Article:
In an effort to get my students to engage in true critical thinking, I have developed a capstone essay assignment for my critical thinking course. The idea for the assignment came to me after hearing that a former colleague, who has a Ph.D. in political science from an Ivy League university, ran into difficulty while lecturing about the Holocaust to students in the Middle East. She gradually realized that she was the only person in the lecture hall who believed that the Holocaust actually happened—but she had no idea what to say to her doubting students.

That’s sad, but not surprising. Having been marinated in social constructivism, relativism, multiculturalism, and all their pluralized “histories,” “truths,” and “realities” throughout her education, how could she know what to say?

Recognizing her difficulty, I decided to introduce my critical thinking students to the Holocaust and then have them carefully examine the arguments of authors who deny that it actually occurred.   

After weeks of reading books such as How to Think About Weird Things and Crimes Against Logic, and screenings of the films such as You Can’t Say That and Triumph of the Will, and lectures on historiography, logic, and semantics, I present the capstone essay question:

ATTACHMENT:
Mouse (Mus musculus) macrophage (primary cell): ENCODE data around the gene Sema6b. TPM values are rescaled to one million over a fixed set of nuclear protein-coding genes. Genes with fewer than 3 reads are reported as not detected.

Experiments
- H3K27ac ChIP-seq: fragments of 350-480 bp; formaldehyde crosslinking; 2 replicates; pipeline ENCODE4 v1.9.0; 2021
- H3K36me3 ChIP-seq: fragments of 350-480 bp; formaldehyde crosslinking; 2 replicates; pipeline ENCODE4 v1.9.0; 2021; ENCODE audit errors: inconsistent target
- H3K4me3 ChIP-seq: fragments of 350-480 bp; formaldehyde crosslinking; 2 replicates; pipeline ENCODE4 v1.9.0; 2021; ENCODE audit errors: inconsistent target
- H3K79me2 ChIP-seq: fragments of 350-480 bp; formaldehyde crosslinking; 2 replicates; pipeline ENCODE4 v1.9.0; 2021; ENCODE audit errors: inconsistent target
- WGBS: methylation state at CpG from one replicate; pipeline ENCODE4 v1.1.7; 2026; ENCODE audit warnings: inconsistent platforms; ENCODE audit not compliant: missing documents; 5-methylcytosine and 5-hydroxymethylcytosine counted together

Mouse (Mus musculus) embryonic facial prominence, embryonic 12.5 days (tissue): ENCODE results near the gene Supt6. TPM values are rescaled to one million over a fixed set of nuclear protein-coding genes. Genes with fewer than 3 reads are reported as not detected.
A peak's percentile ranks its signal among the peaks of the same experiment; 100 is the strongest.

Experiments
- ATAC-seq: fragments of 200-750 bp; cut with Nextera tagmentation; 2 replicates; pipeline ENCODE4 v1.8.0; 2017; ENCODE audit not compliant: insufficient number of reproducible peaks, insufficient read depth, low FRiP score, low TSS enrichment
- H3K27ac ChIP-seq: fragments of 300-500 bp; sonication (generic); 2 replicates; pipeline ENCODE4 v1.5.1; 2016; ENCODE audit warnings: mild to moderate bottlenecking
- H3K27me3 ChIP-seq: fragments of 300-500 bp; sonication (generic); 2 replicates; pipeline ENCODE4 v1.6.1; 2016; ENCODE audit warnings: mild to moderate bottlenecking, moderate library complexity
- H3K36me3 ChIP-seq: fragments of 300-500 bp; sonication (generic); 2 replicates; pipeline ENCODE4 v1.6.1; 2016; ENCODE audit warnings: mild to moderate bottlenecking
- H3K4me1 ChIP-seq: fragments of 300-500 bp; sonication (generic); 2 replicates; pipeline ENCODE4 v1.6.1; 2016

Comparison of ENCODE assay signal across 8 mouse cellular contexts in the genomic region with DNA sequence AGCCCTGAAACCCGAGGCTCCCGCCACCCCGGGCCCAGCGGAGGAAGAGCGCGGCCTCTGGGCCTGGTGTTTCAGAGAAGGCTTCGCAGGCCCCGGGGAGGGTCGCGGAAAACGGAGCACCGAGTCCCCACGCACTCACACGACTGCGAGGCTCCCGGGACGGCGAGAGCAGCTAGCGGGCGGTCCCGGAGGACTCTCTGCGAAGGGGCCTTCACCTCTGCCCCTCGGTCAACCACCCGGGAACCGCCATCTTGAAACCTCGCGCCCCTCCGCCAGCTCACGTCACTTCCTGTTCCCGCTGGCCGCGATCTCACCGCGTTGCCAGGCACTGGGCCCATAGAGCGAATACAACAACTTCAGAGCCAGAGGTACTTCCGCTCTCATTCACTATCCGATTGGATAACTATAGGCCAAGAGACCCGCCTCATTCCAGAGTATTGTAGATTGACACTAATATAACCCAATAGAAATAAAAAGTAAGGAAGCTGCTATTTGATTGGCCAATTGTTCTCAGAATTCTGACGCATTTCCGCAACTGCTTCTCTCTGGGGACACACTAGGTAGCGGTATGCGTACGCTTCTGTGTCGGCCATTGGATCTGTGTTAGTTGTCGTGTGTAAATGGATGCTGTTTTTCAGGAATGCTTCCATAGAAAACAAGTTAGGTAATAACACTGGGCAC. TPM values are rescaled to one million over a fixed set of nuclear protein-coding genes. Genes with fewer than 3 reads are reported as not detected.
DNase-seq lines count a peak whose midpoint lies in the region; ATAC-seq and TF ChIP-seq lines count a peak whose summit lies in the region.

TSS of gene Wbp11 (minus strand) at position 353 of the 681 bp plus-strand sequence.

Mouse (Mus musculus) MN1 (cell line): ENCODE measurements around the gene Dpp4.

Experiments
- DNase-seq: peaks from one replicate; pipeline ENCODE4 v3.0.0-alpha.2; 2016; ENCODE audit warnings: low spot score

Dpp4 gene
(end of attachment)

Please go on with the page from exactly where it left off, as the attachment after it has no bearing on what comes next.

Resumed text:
Professors and students have argued that history should be taught from as many points of view as possible.   With that in mind, I would like you to decide whether Holocaust deniers should be invited to present their point of view when classes consider the Holocaust. 

Having Holocaust deniers present their point of view is a complex question involving issues of historiography, free speech, academic freedom, evidence, effects of emotion and memory, confabulation, eyewitnessing and testimony, pedagogy, cultural positioning, infotainment and docudrama, relativism, postmodern epistemology, historical revision, and even aesthetics.  I would like to see a deeply-considered, extensively informed opinion, demonstration of research, use of critical thinking principles explained in your texts and my lectures, and examples from your readings and films.